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Bare necessities gap between States has narrowed since 2012: Economic Survey

States such as Kerala, Punjab, Haryana and Gujarat had the highest access to the bare necessities while it was the lowest in Odisha, Jharkhand, West Bengal and Tripura.

Poorer States have reduced the gap with rich States when it comes to in providing their citizens with access to the basics of daily life — housing, water, power, sanitation, cooking gas — according to a new ‘Bare Necessities Index’ (BNI) in the Economic Survey 2020-21.

 

The index, which draws its name from Baloo the Bear’s song in the movie adaptation of Rudyard Kipling’s Jungle Book, uses existing National Statistical Office (NSO) survey data to show that between 2012 and 2018, serious gains were made in the area of sanitation although equity in housing access still lagged behind.

 

Richer States such as Kerala, Punjab, Haryana and Gujarat top the index, while the eastern Indian States of Odisha, Jharkhand, West Bengal and Tripura occupy the lowest rungs. States which showed significant improvement include Uttarakhand, Rajasthan, Uttar Pradesh, Bihar, Madhya Pradesh and Chhattisgarh.

 

“Inter-State disparities in the access to ‘the bare necessities’ have declined in 2018 when compared to 2012 across rural and urban areas,” said the survey.

 

“Access to ‘the bare necessities’ has improved disproportionately more for the poorest households when compared to the richest households across rural and urban areas. The improvement in equity is particularly noteworthy because while the rich can seek private alternatives, lobby for better services, or if need be, move to areas where public goods are better provided for, the poor rarely have such choices.” it added.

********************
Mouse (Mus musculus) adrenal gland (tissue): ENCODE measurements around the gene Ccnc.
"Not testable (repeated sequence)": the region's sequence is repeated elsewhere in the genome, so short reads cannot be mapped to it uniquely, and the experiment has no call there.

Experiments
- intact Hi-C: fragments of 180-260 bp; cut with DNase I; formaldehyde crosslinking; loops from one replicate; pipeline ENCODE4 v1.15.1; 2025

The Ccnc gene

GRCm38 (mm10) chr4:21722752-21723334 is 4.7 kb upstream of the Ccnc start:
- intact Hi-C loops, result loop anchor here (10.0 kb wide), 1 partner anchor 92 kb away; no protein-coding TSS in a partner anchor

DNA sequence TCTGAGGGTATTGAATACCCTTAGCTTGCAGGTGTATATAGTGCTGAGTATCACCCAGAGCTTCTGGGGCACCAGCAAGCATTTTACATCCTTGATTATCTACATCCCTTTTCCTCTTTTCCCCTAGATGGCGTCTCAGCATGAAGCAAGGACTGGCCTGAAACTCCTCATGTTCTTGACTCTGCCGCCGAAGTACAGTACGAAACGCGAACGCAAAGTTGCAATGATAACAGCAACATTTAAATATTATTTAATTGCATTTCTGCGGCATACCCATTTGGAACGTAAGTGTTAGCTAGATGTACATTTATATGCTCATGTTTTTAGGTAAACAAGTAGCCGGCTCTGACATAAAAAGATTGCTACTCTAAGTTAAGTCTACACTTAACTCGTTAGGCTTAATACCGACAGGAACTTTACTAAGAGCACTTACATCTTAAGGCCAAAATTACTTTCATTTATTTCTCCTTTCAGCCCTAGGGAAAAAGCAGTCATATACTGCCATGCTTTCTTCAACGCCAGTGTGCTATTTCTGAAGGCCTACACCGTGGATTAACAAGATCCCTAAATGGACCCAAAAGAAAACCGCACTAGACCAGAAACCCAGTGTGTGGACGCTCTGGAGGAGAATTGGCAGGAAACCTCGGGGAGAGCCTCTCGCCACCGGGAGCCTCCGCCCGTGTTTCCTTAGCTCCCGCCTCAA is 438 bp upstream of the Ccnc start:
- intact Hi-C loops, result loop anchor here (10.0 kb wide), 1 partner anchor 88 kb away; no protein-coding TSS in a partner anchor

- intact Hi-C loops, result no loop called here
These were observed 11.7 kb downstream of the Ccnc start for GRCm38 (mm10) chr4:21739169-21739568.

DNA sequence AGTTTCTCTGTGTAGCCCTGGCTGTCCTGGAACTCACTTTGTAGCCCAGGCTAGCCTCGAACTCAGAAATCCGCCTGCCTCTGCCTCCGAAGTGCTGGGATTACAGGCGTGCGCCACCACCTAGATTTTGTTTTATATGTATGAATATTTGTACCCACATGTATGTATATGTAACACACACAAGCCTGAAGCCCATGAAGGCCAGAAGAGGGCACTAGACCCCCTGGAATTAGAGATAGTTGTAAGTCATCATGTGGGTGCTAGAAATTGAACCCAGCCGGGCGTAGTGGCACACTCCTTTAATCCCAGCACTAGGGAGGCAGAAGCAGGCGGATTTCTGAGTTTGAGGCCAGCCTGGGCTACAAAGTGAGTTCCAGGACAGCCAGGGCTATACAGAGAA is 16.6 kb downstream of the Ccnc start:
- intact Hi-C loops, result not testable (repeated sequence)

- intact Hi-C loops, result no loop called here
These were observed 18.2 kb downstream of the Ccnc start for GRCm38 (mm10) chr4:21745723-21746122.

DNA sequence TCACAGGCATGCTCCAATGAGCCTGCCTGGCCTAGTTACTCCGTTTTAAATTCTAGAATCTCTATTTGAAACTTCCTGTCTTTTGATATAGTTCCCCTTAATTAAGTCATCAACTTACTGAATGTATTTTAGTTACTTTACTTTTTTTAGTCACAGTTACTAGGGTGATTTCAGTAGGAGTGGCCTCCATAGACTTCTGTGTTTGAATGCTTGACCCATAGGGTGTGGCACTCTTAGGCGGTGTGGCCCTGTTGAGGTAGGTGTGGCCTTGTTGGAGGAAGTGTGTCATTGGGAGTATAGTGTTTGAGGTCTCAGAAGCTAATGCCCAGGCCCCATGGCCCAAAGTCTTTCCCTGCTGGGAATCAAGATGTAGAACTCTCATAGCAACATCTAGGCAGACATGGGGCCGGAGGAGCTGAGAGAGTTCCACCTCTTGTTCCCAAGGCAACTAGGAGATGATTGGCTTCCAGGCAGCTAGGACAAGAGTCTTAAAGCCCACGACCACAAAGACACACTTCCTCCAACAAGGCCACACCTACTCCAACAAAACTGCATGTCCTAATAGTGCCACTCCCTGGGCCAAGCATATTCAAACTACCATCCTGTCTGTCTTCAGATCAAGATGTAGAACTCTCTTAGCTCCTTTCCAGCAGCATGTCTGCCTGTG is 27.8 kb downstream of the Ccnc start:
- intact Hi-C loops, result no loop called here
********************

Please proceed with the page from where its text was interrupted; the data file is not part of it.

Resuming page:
However, the survey noted that there was still a gap between urban and rural India, as well as among income groups, and recommended “effective targeting of the needier population” in government schemes.

 

Better Centre-State coordination with local governments is needed, given thatas they were responsible for civic amenities in urban areas, added the survey. It also suggested that the BNI could be constructed at district level using large annual household survey data, to show progress.

 

The index attempts to carry forward the ‘Thalinomics’ exercise in the last Economic Survey, which calculated the average Indian’s access to a plate of food. The survey also correlated the BNI to child mortality and school enrolment data to show the link to health and education outcomes.

 

Access to household toilets, piped water, and a reduction in air pollution due to the use of clean cooking fuel have an outsize impact on child health. Studies also showed that girls were more likely to go to school if they had access to toilets, and do not need to spend time hauling water for their families every day.

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